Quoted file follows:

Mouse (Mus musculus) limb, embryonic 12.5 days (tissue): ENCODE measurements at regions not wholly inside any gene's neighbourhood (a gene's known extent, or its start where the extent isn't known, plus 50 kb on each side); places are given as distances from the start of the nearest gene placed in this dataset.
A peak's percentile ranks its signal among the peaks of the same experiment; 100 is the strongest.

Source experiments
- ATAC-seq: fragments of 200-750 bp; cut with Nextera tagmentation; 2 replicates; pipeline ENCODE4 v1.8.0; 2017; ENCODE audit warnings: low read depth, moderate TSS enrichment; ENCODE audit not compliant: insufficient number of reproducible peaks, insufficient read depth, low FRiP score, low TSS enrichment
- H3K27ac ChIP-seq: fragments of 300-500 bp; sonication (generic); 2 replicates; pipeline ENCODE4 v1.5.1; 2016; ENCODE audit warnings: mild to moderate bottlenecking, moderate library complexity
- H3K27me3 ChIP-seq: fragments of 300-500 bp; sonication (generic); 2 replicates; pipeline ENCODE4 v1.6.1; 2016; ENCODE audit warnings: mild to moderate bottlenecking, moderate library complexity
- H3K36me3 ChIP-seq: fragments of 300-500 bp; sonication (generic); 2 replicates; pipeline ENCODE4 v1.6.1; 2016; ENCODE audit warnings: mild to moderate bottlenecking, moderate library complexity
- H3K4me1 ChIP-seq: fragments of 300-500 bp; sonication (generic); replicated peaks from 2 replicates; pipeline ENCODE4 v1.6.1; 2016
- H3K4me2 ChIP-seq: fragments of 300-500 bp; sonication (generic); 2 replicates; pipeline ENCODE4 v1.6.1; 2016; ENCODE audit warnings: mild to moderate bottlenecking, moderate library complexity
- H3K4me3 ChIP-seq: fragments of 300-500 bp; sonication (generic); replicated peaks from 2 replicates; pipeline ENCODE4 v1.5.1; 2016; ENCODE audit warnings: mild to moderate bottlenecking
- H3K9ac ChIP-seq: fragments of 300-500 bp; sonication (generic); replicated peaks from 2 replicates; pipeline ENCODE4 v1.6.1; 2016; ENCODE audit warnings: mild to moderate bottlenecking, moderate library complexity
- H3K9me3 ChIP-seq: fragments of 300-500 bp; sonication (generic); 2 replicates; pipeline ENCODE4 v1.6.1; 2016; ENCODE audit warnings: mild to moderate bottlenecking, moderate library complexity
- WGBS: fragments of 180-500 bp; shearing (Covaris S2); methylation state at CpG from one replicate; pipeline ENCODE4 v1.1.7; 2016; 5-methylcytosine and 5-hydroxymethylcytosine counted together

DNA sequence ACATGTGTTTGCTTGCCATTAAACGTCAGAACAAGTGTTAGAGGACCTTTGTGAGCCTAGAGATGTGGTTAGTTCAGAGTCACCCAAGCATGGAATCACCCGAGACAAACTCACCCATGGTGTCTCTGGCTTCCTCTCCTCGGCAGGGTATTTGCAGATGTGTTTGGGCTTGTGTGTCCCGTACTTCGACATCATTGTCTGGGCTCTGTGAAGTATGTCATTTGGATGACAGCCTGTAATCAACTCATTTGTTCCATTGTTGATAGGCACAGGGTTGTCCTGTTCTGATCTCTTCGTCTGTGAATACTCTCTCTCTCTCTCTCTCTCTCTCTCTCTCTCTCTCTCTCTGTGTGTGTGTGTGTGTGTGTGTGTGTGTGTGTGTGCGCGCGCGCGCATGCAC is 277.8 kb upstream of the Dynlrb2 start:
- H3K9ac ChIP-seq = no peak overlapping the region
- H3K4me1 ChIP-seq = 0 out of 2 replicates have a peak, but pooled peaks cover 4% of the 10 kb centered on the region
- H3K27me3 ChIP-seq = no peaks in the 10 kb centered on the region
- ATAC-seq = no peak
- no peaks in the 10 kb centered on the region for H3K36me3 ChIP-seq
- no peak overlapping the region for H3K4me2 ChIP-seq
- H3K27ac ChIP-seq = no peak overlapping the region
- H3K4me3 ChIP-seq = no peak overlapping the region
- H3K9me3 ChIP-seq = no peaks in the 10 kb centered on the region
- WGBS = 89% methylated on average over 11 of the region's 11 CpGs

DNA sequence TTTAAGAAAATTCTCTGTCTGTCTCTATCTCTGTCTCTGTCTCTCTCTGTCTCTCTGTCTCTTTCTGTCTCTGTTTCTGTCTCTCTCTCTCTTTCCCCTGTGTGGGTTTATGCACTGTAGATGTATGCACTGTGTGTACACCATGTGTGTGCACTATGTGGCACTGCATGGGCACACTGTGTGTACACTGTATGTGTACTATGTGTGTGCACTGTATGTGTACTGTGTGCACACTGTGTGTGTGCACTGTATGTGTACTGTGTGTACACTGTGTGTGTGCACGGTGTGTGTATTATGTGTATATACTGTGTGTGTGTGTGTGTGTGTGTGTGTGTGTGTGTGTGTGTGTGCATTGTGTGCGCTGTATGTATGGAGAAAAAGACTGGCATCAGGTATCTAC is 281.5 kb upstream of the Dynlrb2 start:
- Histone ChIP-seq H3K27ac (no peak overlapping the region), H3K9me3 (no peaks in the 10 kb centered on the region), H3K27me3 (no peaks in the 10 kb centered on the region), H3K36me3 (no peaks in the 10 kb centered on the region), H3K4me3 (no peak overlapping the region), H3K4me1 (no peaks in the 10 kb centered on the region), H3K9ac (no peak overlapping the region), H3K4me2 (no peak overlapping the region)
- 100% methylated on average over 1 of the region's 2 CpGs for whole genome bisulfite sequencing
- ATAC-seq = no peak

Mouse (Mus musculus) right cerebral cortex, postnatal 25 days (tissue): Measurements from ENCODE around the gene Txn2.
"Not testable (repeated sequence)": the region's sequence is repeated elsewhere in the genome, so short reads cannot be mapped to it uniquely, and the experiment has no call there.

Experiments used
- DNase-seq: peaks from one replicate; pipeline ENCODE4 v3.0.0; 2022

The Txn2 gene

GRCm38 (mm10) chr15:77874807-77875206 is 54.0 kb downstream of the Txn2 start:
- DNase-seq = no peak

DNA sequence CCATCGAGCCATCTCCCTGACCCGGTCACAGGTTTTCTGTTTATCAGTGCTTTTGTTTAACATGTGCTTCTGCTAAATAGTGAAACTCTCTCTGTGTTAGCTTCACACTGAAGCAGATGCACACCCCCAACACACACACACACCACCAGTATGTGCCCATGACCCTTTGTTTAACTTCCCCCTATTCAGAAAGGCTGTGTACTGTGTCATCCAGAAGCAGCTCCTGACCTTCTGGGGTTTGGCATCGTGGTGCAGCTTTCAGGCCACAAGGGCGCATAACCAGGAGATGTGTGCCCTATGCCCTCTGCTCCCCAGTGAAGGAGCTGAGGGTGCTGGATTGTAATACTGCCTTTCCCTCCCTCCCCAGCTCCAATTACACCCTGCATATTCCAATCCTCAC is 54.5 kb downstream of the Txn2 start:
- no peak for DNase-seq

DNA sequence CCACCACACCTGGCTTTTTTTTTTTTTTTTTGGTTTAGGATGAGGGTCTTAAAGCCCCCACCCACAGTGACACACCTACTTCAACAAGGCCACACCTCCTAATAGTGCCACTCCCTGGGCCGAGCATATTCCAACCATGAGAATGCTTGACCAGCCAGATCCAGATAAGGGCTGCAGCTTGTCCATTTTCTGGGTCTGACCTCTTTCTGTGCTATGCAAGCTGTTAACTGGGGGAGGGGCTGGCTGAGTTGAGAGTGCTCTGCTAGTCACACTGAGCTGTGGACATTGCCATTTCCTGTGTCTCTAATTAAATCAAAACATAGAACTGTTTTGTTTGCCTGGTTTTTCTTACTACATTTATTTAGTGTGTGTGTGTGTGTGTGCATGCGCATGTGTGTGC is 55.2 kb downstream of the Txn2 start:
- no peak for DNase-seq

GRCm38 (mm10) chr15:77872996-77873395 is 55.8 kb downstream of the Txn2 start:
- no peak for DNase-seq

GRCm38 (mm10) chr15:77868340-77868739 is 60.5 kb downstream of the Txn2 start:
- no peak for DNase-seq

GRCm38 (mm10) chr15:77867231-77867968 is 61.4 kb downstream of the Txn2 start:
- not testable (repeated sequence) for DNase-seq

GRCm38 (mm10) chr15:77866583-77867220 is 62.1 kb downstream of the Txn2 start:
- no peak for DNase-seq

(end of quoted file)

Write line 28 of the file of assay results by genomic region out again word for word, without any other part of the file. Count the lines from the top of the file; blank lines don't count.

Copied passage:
- ATAC-seq = no peak